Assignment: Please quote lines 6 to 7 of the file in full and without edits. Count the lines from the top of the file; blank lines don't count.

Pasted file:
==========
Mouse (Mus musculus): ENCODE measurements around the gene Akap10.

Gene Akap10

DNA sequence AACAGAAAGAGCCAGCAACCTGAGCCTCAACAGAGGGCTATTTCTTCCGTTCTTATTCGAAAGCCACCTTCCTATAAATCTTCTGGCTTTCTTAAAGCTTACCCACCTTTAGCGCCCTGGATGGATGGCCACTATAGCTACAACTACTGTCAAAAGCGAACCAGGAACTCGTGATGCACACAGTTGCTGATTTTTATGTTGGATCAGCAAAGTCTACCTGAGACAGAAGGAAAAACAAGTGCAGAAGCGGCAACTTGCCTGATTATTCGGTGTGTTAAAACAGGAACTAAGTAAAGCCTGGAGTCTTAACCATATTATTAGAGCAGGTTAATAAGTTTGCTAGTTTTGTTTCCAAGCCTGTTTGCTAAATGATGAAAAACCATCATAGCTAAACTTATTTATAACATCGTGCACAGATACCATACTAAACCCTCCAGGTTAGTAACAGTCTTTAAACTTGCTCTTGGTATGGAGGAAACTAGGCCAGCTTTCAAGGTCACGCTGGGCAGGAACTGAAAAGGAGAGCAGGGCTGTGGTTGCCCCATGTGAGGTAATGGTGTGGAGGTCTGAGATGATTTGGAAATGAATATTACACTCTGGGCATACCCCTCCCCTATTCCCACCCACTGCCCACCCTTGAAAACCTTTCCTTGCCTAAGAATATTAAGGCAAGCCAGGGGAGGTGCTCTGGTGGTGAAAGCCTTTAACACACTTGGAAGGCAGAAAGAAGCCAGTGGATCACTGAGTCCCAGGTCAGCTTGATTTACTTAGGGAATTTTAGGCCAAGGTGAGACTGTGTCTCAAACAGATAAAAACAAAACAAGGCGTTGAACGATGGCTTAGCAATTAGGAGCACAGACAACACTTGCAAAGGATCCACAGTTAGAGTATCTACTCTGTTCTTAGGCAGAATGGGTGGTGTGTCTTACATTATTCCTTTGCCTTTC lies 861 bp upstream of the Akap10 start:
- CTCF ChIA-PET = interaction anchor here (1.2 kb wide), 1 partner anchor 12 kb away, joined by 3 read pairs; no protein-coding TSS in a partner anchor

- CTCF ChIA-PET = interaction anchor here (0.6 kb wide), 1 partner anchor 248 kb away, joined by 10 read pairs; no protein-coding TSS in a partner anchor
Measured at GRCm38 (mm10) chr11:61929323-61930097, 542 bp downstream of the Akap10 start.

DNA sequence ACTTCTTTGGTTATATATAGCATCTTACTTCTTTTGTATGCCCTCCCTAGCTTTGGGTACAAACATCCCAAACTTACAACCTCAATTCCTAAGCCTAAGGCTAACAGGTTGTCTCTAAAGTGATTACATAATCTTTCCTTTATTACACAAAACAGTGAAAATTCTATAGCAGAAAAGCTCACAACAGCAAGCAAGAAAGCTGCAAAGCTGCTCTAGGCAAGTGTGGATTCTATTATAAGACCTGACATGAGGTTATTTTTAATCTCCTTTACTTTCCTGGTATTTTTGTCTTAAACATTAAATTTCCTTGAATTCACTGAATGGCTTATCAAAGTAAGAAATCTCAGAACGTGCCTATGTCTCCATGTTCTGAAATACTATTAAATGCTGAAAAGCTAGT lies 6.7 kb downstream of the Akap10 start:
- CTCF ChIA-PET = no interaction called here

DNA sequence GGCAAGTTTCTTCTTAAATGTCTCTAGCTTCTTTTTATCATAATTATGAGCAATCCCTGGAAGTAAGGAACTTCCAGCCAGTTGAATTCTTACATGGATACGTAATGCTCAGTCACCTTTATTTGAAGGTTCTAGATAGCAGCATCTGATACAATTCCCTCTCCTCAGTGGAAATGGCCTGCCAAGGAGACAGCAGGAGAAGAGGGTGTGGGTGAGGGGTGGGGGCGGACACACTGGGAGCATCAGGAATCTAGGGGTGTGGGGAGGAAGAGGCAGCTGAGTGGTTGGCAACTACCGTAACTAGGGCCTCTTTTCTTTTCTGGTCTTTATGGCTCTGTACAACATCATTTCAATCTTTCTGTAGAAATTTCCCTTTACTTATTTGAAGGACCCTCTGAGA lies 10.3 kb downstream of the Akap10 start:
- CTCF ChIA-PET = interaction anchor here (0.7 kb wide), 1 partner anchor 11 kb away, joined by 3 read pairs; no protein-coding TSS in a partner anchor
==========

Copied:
Measured at GRCm38 (mm10) chr11:61929323-61930097, 542 bp downstream of the Akap10 start.

DNA sequence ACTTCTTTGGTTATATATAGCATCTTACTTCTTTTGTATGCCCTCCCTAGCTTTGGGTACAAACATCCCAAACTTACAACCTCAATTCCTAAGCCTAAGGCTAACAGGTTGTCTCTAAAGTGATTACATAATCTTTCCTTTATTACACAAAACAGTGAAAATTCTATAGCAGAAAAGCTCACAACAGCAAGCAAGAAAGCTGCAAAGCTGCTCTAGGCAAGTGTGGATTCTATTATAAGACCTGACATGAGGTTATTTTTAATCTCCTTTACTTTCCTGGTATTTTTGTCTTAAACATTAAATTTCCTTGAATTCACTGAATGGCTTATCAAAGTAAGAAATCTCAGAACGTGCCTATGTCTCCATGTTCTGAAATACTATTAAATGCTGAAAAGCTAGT lies 6.7 kb downstream of the Akap10 start: